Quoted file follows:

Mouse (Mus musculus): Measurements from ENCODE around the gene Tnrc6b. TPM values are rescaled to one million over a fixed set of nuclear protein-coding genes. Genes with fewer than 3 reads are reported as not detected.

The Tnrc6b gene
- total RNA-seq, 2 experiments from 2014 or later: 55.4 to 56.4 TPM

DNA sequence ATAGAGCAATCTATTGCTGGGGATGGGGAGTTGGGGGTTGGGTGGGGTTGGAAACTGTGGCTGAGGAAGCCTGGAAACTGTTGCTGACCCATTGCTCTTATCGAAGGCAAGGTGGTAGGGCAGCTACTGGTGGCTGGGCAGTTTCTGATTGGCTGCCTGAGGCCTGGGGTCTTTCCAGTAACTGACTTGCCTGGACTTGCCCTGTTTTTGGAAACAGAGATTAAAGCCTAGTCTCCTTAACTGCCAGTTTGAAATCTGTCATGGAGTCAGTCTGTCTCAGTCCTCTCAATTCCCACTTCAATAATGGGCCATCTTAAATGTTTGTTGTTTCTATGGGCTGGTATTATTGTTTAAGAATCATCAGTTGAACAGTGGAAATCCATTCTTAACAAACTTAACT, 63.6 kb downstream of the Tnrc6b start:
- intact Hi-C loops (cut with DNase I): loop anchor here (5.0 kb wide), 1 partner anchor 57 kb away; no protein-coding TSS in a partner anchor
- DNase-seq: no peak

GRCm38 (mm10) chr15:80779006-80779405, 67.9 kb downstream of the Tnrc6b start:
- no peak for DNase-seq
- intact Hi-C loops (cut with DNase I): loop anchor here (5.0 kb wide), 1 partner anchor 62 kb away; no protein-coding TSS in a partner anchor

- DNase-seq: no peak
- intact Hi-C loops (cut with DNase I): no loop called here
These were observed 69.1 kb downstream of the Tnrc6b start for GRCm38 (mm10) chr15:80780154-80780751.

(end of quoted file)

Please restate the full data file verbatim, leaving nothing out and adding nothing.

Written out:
Mouse (Mus musculus): Measurements from ENCODE around the gene Tnrc6b. TPM values are rescaled to one million over a fixed set of nuclear protein-coding genes. Genes with fewer than 3 reads are reported as not detected.

The Tnrc6b gene
- total RNA-seq, 2 experiments from 2014 or later: 55.4 to 56.4 TPM

DNA sequence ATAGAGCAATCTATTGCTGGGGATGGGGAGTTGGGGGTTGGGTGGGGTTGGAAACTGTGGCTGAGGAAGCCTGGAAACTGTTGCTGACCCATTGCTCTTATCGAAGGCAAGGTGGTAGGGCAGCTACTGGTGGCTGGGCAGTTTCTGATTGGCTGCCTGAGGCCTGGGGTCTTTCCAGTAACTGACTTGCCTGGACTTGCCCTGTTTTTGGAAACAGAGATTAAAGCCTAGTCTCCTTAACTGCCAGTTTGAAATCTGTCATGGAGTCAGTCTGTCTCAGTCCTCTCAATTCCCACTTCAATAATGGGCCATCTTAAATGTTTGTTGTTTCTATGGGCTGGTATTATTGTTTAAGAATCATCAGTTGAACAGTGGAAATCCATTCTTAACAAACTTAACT, 63.6 kb downstream of the Tnrc6b start:
- intact Hi-C loops (cut with DNase I): loop anchor here (5.0 kb wide), 1 partner anchor 57 kb away; no protein-coding TSS in a partner anchor
- DNase-seq: no peak

GRCm38 (mm10) chr15:80779006-80779405, 67.9 kb downstream of the Tnrc6b start:
- no peak for DNase-seq
- intact Hi-C loops (cut with DNase I): loop anchor here (5.0 kb wide), 1 partner anchor 62 kb away; no protein-coding TSS in a partner anchor

- DNase-seq: no peak
- intact Hi-C loops (cut with DNase I): no loop called here
These were observed 69.1 kb downstream of the Tnrc6b start for GRCm38 (mm10) chr15:80780154-80780751.